A major obstacle to the successful implementation of an enhanced oil recovery project is the proper completion of the injection wells to prevent fluid loss. The injectants are often expensive and highly corrosive. Further, economics dictate in many cases that the wells to be completed and used as the input wells for the injectant be existing wells; the economics simply do not allow for the drilling of new injection wells. These wells were originally designed without this purpose in mind and are very often old, at least thirty years. Most of these wells suffer from poor casing integrity and small casing sizes. Again, economics do not allow for the use of corrosion resistant high nickel chrome alloy liners.

To solve these problems, a unique completion method was designed using fiberglass casing and a drillable permanent packer as the liner hanger. The permanent packer was also used as the injection packer. This system allows the use of corrosion resistant fiberglass for control of the corrosive injection fluids and imparts the ability to drill out the permanent packer and the fiberglass liner to prevent the loss of the well bore in the future, if mechanical problems do arise.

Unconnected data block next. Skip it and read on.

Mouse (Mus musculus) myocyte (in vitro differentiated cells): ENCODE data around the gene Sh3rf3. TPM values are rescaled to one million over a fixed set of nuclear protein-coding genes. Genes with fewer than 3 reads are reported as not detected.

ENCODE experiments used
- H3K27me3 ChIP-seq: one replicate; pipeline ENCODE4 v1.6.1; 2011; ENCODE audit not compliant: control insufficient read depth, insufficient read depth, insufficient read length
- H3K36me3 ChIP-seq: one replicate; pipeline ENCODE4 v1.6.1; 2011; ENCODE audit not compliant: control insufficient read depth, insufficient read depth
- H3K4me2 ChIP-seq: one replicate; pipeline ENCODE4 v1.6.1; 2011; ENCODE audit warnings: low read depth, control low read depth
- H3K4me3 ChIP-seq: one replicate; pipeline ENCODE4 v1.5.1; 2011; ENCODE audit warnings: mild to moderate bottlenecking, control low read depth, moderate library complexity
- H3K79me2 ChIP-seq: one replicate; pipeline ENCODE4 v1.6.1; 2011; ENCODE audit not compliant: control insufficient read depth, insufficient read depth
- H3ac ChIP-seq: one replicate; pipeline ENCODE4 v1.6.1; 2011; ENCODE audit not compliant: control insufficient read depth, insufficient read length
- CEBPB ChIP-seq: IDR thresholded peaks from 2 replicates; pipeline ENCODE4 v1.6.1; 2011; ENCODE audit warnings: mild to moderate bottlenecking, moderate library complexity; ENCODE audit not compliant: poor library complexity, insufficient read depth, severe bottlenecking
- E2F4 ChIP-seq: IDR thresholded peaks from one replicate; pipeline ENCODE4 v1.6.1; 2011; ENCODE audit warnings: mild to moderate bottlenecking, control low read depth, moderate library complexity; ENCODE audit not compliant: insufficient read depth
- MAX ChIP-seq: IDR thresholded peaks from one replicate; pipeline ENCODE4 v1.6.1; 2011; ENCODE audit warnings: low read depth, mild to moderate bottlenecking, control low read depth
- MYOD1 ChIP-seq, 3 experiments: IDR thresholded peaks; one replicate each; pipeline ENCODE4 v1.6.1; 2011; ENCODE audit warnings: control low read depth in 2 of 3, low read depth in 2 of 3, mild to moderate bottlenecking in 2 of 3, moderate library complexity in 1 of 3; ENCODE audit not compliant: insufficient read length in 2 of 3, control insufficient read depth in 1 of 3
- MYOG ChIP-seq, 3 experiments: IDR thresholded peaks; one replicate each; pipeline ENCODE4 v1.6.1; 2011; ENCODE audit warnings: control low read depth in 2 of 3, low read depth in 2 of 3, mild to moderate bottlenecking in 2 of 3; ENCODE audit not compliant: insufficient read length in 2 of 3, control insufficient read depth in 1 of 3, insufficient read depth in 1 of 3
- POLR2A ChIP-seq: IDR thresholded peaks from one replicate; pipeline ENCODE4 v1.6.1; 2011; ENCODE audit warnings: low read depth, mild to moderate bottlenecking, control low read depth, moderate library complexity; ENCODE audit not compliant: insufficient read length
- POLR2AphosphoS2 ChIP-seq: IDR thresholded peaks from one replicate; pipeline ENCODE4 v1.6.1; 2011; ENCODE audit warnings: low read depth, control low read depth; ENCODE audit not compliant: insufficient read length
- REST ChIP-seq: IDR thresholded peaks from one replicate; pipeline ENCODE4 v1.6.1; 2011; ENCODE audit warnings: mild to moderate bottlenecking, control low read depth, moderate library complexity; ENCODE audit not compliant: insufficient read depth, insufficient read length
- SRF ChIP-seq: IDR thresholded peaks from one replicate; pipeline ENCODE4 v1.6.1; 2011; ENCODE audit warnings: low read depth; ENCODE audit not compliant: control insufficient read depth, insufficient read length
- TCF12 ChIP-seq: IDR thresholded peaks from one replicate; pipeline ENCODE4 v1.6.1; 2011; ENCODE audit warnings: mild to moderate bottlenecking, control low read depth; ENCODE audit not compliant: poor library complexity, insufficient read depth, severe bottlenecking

This paper will describe in detail the development of the injection system, and the remedial procedures required. Case histories from an operator in southeastern New Mexico will demonstrate the successful recompletion of existing well bores into injection wells, supported by injection profite data that demonstrates injected fluid control. Economics demonstrating cost effectiveness of the unique completion design are also presented.

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